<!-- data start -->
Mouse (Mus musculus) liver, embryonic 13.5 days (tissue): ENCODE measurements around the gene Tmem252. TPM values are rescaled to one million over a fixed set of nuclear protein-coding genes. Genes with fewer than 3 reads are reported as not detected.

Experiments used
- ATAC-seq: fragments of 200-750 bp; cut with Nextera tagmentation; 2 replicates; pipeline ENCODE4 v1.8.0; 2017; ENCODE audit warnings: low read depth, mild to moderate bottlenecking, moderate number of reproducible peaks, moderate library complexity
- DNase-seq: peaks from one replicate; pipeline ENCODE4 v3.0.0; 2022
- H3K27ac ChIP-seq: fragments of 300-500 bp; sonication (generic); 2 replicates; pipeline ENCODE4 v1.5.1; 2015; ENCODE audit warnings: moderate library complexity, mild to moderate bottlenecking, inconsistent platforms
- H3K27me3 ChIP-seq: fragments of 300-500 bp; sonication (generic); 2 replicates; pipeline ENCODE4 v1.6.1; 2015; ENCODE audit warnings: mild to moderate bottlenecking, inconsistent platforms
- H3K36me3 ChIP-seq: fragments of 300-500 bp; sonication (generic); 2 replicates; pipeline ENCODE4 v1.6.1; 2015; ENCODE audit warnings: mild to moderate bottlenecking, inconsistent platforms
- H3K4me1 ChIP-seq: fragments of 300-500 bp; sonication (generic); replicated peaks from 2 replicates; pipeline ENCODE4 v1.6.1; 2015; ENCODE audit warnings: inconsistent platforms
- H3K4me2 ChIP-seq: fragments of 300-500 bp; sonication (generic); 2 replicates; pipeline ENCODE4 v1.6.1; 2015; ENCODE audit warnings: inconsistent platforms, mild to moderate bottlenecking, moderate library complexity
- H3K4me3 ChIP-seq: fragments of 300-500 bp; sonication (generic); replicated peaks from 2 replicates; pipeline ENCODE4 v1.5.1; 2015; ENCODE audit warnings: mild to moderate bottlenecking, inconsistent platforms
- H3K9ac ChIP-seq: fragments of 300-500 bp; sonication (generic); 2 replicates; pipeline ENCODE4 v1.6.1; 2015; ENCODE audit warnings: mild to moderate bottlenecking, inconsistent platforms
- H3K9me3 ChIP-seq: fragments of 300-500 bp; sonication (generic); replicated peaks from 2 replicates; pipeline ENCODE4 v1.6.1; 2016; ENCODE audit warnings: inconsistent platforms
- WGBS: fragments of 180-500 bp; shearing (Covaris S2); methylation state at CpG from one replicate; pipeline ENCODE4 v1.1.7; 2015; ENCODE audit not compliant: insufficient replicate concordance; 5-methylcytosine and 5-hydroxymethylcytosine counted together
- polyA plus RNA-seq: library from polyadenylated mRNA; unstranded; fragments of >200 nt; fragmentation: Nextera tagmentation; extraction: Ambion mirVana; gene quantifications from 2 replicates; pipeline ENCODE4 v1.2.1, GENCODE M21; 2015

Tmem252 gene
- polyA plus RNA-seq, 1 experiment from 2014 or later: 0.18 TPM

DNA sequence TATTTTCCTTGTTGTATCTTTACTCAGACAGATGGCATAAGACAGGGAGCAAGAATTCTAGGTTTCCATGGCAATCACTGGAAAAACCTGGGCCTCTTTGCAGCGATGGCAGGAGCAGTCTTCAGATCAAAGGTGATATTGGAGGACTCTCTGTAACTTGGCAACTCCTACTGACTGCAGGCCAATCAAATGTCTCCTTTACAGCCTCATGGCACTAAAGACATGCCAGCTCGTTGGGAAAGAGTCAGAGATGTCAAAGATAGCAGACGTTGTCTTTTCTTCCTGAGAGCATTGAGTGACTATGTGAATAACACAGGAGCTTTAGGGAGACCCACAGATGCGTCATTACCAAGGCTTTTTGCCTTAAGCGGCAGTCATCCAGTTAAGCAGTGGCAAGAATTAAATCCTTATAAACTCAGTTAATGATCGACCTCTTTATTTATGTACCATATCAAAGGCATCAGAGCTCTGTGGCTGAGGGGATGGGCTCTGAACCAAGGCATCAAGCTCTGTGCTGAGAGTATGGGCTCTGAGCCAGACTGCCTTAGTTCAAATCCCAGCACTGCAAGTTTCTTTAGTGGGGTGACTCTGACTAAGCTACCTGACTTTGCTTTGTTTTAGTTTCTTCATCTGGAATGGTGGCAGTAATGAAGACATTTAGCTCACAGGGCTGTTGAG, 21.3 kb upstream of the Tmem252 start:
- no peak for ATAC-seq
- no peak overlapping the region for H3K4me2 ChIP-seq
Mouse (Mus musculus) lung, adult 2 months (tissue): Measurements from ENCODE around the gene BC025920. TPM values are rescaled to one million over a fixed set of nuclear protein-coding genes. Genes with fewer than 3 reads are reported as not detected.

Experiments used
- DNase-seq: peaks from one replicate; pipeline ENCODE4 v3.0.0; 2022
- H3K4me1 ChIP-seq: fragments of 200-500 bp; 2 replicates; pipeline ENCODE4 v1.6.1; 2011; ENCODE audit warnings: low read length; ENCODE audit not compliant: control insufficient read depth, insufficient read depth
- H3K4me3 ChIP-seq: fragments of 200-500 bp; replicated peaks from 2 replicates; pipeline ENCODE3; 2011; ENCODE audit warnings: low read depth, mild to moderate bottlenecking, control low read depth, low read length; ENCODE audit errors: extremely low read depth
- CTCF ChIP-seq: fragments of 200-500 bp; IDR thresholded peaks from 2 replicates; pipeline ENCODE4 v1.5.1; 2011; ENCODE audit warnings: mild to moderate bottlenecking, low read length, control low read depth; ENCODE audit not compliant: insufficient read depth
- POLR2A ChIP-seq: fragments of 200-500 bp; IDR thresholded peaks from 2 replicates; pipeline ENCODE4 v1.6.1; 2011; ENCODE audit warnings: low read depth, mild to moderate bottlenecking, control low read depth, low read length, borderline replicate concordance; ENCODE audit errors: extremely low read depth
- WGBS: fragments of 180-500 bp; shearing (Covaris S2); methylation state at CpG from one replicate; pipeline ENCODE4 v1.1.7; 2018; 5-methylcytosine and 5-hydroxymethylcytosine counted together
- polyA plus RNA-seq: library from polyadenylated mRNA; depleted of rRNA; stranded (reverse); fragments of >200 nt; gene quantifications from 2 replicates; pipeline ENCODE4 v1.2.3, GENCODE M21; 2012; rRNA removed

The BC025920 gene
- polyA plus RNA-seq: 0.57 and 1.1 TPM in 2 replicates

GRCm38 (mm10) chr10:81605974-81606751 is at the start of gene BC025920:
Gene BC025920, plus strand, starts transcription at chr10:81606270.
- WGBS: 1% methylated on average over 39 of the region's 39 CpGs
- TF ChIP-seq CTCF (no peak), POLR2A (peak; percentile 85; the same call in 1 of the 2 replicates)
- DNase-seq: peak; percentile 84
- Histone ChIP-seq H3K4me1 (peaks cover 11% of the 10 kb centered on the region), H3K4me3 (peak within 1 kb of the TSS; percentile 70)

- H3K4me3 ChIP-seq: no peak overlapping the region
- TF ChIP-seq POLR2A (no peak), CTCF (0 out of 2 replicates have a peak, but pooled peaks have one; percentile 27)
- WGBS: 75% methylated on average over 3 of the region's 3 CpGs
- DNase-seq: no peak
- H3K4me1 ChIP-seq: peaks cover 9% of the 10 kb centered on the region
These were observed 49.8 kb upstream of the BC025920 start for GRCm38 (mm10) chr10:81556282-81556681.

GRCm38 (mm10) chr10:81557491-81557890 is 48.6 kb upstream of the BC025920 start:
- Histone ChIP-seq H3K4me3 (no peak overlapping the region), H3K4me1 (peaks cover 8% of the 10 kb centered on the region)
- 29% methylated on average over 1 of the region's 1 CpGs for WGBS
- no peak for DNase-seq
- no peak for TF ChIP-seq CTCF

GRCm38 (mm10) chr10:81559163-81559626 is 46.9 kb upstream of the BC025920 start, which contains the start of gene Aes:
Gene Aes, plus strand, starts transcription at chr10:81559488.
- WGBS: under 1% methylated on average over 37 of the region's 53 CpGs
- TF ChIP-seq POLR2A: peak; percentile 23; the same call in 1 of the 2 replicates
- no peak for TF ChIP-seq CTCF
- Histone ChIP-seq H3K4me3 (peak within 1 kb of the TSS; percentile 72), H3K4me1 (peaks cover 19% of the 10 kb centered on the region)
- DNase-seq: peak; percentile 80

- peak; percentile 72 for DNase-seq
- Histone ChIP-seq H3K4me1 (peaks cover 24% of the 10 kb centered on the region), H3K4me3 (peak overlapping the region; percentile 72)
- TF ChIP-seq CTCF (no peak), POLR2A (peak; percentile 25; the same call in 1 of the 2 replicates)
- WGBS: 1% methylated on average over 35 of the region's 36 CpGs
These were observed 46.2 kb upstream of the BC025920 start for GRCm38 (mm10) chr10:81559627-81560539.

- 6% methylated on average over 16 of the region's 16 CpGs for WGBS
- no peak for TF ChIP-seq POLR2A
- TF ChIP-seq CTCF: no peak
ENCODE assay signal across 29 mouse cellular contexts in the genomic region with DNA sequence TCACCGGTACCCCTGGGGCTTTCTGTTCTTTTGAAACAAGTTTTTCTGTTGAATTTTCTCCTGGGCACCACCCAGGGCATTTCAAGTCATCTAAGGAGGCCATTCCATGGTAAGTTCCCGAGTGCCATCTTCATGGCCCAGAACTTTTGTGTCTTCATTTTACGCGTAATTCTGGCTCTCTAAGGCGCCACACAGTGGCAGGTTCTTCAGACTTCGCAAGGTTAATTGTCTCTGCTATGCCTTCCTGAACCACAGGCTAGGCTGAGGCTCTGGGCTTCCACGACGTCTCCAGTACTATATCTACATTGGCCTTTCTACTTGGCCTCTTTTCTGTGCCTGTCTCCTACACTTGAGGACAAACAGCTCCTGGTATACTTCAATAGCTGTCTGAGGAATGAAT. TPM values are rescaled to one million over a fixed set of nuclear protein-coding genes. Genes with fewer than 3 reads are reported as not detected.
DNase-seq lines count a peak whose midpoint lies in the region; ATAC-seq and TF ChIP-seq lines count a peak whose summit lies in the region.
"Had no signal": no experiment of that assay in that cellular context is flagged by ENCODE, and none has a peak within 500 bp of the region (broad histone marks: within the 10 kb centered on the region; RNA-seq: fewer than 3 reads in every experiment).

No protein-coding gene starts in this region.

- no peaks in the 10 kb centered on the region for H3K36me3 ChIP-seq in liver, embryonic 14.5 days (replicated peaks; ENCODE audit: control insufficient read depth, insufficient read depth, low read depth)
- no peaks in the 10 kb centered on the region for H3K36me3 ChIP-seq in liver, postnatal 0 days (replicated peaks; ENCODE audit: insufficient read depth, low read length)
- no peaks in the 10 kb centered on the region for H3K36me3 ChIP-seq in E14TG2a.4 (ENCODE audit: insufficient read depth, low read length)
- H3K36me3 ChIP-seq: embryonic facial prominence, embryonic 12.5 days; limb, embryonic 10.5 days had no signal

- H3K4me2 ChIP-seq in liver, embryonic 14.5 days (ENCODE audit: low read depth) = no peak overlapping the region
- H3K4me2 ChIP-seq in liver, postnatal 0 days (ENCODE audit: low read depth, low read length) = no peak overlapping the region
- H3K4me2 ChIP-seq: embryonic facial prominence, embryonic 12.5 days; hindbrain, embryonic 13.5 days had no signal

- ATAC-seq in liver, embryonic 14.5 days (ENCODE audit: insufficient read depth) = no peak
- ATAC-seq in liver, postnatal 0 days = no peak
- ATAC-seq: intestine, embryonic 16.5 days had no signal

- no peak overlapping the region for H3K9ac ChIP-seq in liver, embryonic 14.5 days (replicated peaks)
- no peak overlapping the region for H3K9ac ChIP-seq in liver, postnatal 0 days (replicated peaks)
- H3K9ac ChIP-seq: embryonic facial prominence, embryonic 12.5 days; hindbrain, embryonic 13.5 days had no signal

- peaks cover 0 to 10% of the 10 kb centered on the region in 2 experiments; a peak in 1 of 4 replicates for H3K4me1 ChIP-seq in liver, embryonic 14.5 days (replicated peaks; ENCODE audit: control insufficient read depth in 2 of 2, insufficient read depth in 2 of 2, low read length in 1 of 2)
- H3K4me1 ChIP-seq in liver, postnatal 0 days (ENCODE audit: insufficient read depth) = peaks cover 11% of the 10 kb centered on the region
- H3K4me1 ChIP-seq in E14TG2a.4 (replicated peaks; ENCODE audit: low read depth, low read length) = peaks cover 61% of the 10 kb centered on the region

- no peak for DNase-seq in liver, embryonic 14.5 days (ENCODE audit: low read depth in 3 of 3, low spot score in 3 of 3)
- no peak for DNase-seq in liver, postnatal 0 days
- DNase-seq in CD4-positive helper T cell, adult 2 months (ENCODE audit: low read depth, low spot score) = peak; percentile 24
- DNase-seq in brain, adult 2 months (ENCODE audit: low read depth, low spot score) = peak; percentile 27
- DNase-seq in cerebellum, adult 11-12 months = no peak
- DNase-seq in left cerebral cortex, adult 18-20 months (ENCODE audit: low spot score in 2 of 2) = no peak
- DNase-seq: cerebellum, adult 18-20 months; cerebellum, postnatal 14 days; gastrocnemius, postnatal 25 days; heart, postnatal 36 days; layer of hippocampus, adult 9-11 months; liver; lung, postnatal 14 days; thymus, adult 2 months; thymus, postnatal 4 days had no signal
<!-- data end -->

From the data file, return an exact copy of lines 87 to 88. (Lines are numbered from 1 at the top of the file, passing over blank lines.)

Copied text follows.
- DNase-seq in cerebellum, adult 11-12 months = no peak
- DNase-seq in left cerebral cortex, adult 18-20 months (ENCODE audit: low spot score in 2 of 2) = no peak